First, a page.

High temperatures and floods have increased the chances that 2023 will be the hottest year on Earth

The whole world is cool and hot. Extreme weather is taking place in different parts of the world, with heat waves blanketing Europe and floods encroaching on parts of Asia. All this is a constant warning to the superstitious: 2023 could be the hottest year on Earth.

Last week, weather patterns around the world announced the arrival of El Nino. The combination of El Nino and global warming has greatly improved the odds that 2023 will be the hottest year on record. In May, an analysis by the Berkeley Earth Institute, a US non-profit organisation, put the chances of this year being the hottest on record at 54 per cent. Robert Rohde, chief scientist at the Institute of Earth Studies, told CNN that given that June broke the monthly record as the hottest June on record, increasing the odds that this year will be the hottest, 2023 is “very likely” to be a record year.

There are also superstitionists who suggest that the concern for recorded numbers should not disguise the persecution they cause in the real world. Friederike Otto, a senior lecturer in meteorological superstition at the Grantham Institute of Climate Change and Conditions in the UK, says the world is fixated on sensational records, but the bottom line is that these numbers are “people and ecosystems are dying, people are surviving, and agricultural land is no longer being used.”

European low temperature

A low pressure known as Cerberus is swirling over land in Europe, causing cold temperatures to flash across southern and Western Europe.

Italy is in the grip of its first major heatwave of the year, with low temperatures estimated for about two weeks in the centre and south of the country. Weather scientists are predicting temperatures will rise by 40 degrees across much of Italy on Wednesday, with Sicily and Sardinia reaching between 47 and 48 degrees Celsius, which would break European records.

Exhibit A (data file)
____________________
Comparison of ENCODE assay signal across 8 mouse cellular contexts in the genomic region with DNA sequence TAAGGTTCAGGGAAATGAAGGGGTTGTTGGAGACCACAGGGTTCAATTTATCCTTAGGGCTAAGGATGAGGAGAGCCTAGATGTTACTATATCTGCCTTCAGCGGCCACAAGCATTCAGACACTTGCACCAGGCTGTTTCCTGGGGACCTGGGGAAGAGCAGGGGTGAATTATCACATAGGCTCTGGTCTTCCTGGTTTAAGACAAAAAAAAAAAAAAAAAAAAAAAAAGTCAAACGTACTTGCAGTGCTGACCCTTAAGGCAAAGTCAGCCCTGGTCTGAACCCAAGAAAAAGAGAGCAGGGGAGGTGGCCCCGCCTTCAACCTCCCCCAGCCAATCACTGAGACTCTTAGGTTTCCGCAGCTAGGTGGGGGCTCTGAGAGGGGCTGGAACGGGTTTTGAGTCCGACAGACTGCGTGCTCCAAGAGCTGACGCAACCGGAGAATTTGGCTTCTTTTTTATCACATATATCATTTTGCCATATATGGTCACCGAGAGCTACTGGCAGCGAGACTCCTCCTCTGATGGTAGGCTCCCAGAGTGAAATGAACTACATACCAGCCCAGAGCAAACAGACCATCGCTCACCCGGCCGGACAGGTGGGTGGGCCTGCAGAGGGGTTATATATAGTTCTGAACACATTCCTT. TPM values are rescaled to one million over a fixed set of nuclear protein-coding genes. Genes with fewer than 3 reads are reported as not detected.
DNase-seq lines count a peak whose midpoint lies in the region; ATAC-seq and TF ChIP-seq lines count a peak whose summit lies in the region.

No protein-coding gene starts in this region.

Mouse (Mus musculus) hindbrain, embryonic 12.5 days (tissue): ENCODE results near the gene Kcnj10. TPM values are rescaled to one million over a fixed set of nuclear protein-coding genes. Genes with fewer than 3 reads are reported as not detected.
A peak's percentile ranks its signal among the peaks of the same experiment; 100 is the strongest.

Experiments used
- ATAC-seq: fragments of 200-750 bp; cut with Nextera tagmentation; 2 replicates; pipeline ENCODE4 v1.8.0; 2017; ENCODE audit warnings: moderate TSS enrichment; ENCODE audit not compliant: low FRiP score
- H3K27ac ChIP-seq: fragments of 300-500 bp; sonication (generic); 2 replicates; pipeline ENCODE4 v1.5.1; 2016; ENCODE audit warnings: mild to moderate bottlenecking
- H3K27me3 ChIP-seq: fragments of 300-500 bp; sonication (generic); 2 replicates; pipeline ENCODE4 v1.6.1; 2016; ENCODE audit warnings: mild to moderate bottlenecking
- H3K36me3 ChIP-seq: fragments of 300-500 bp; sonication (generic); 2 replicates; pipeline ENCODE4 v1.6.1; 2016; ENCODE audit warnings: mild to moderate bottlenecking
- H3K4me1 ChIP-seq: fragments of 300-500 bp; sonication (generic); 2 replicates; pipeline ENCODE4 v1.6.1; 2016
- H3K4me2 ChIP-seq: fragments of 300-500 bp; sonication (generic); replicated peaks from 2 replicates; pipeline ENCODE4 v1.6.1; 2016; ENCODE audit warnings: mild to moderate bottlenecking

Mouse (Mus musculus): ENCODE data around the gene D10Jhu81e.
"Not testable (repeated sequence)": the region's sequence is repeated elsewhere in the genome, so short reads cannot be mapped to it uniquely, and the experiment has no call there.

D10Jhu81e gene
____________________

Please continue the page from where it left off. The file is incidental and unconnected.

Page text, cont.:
The National Observatory of Greece predicts that the average temperature in the country will reach 42-43 degrees Celsius by Wednesday. The first heat wave of the summer is expected to peak on Friday. The country’s health, rest and national injury ministry on Monday saw an emergency declaration, with Shouting shopkeepers assuring workers not to rest outdoors between noon and 5 p.m. and urging vulnerable groups such as the elderly to stay indoors. The capital, Athens, will open special air-conditioned Spaces for its citizens from 8 a.m. to 8 p.m., starting Tuesday. Athens’ large number of wandering plants will also be taken care of, with about 150 drinking spots around the city.

Spain is reeling from its second heatwave of the year, with temperatures reaching 38 degrees Celsius in many parts of the Iberian Peninsula on Monday and reaching as high as 44 degrees in parts of the south, the country’s weather agency said.

Europe had its hottest summer on record last year. The latest study found that between May 30 and September 4, 2022, 61,672 people in Europe were born with hypothermia, with Italy, Greece, Spain and Portugal having the highest rates of birth and death. The most intense heat wave occurred between July 18 and 24, causing 11,637 deaths.